Ko Un was born into a farming family in a small village near what is now Gunsan, South Korea, in 1933. At that time, Korea had not been divided into two, but it was a colony of Japan. The Japanese colonial administration outlawed the teaching of Korean, so Ko studied Chinese classics at school (and was secretly taught Korean by a neighbor’s servant). He started to write poems at the age of twelve. In 1945 (the year Korea was liberated from Japan), he discovered a book of poems by the famous leper-poet Han Ha-un (1920-1975) lying on the wayside, and he decided to become a poet. The Korean War (1950-1953) had a major impact on his life. When the war broke out, he was forced to repair runways at a South Korean air force base. Ko saw a great deal of violence during the war, and as a result, he attempted suicide several times and suffered a nervous breakdown. He entered a Sŏn (Zen) Buddhist monastery when he was nineteen and became a student of the noted monk Hyobong. In 1958, his first poem “Pyekgyeolhaek” (“Tuberculosis”) was published in the review Modern Poetry, and in 1960, his first collection of poems, Pian kamsŏng (other world sensibility), was published.
Two years later, Ko left the monastery. He lived in Seoul for a time, and from 1963 to 1966, he taught Korean and art at a charity high school on the southern island of Cheju. During this period, Ko drank heavily. His second collection of poetry, Haebyŏn i unmunjip (seaside poems), was published in 1966. He returned to Seoul, where he continued to drink and sporadically write and publish poetry with strong nihilist themes. In the winter of 1970, his life suddenly changed after he picked up a newspaper from a barroom floor and read about a poor laborer who had committed suicide by self-immolation. Ko decided to take up the causes of civil rights and democracy, and he became a political activist and nationalist poet, helping to organize the Council of Writers for Practice of Freedom and becoming a leader in the minjung munhak (people’s literature) movement. Ko was arrested many times for protesting against the governments of presidents Park Chung-hee and Chun Doo-hwan. He was imprisoned four times (1974, 1979, 1980, 1989). The second time he was imprisoned, one of his eardrums was damaged as a result of torture. He was still able to publish several biographies, novels, and collections of poem during this time. In 1980, he was sentenced to life in prison, where he conceived of writing his most famous work of poetry, Ten Thousand Lives, which fills twenty-six volumes. Ko was released from prison in 1982 because of a general pardon, but in 1989, he was again briefly imprisoned.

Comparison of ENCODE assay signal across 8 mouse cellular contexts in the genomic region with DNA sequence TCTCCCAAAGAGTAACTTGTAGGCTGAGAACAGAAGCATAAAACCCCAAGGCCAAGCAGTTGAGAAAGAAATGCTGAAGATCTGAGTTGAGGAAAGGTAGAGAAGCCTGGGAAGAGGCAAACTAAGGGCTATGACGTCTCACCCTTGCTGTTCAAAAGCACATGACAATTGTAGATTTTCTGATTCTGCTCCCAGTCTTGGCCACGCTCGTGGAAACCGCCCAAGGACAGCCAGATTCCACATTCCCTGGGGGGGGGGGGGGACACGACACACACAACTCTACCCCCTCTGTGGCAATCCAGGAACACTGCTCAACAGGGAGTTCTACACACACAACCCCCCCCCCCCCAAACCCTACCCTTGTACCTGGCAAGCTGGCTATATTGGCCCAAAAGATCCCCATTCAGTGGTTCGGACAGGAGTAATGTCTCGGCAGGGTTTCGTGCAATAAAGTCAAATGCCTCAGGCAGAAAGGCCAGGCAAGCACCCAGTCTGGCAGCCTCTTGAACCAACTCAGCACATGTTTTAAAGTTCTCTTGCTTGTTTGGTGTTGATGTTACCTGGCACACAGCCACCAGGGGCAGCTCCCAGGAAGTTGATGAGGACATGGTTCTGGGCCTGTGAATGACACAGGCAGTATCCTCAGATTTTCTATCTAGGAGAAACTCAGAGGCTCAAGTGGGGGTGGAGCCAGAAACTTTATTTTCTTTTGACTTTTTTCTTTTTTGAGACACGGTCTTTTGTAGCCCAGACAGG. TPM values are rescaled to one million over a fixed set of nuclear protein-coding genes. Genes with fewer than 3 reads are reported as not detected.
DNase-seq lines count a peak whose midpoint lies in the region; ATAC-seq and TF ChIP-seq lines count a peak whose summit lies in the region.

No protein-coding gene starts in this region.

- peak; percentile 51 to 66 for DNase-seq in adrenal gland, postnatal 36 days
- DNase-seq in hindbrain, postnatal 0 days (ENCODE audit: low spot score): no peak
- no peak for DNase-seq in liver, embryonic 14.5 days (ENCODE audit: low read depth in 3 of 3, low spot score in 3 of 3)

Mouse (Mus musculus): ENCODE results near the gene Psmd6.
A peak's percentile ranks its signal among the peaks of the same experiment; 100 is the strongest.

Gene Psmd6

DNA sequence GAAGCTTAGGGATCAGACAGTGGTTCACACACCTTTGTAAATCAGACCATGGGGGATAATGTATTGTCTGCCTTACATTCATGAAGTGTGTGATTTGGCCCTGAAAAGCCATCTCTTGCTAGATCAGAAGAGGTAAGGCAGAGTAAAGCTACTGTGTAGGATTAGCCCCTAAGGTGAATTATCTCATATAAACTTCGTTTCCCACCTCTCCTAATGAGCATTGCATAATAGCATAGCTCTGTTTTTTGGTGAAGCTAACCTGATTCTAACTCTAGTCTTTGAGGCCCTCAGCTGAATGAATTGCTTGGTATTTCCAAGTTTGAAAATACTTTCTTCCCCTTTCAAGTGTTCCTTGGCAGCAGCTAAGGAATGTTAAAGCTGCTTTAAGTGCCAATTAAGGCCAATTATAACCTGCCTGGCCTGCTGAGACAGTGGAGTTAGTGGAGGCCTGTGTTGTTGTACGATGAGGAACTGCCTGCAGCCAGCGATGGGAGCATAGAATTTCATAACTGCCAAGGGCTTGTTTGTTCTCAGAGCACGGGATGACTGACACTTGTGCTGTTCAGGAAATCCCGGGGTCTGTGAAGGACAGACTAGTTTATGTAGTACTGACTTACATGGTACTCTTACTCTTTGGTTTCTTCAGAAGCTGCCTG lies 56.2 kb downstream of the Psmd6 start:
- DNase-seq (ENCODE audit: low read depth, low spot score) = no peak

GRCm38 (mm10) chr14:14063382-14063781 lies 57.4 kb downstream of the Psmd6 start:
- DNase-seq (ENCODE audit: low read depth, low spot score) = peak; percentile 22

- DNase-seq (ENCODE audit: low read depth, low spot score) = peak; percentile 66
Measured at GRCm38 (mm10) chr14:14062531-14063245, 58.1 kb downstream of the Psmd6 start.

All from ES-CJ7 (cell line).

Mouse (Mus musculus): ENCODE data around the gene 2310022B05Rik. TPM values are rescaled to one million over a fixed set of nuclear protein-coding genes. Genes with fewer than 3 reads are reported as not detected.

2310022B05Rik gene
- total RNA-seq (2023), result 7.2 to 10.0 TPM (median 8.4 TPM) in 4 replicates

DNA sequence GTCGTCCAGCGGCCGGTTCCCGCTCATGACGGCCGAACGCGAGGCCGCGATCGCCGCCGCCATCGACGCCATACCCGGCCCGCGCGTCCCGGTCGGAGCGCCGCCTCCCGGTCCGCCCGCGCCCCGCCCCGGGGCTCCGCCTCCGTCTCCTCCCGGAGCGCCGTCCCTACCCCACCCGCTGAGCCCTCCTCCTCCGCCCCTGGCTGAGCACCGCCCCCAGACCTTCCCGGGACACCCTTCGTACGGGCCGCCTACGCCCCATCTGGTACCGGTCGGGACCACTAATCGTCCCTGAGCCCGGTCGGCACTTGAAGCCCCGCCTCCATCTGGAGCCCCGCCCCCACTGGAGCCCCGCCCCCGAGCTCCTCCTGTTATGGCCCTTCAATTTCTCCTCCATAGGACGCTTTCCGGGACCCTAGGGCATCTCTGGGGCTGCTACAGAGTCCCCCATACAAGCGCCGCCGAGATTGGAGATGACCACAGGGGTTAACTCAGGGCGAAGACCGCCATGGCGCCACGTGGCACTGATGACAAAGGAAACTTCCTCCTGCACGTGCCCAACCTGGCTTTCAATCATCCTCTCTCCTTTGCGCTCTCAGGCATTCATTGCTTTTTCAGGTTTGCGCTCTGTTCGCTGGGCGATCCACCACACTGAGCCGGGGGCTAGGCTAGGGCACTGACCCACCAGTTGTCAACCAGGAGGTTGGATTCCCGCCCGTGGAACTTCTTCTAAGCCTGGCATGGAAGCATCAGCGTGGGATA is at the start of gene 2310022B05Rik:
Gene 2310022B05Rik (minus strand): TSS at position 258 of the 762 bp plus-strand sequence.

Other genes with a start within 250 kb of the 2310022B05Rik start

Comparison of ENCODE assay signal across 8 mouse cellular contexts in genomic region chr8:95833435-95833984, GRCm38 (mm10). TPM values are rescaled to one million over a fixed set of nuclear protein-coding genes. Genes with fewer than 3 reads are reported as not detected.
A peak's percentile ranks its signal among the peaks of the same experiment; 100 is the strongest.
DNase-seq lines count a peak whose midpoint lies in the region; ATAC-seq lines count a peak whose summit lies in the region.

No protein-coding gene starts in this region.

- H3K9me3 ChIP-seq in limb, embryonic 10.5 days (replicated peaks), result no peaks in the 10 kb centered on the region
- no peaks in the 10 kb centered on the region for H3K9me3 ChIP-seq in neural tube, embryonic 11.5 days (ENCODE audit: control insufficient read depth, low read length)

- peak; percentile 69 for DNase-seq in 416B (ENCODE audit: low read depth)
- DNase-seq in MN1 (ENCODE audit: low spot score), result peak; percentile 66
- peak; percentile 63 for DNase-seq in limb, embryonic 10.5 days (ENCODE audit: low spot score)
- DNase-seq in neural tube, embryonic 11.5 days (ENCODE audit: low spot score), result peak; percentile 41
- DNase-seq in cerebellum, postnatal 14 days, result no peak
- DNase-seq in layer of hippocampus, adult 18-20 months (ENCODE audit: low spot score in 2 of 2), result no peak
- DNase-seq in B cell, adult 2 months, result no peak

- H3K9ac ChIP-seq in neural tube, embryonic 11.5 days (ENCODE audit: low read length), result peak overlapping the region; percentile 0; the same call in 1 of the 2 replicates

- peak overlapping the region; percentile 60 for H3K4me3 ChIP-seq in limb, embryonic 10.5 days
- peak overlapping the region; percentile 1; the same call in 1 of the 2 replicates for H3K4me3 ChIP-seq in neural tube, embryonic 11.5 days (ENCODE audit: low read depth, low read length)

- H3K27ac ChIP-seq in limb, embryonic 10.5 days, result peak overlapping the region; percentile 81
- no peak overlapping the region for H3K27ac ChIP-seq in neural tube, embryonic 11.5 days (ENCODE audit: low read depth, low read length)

In 1983, at the age of forty-nine, he married Lee Sang-wha, a young professor of English literature, and moved to Ansong, Gyeonggi-do, two hours south of Seoul. In 1985, his daughter Cha-ryong was born. After his move to Ansong, Ko has been very prolific. Since 1984, he has published more than one hundred works, as well as a seven-volume epic poem, Paektusan (Paektu mountain), about the Korean struggle for independence from Japan. From 1994 to 1998, he was resident professor in the graduate school of Kyonggi University in Seoul. Ko made numerous visits to North Korea in 2002, 2005, 2006, and 2007. In 2008, he became resident poet and professor at Dongook University in Seoul.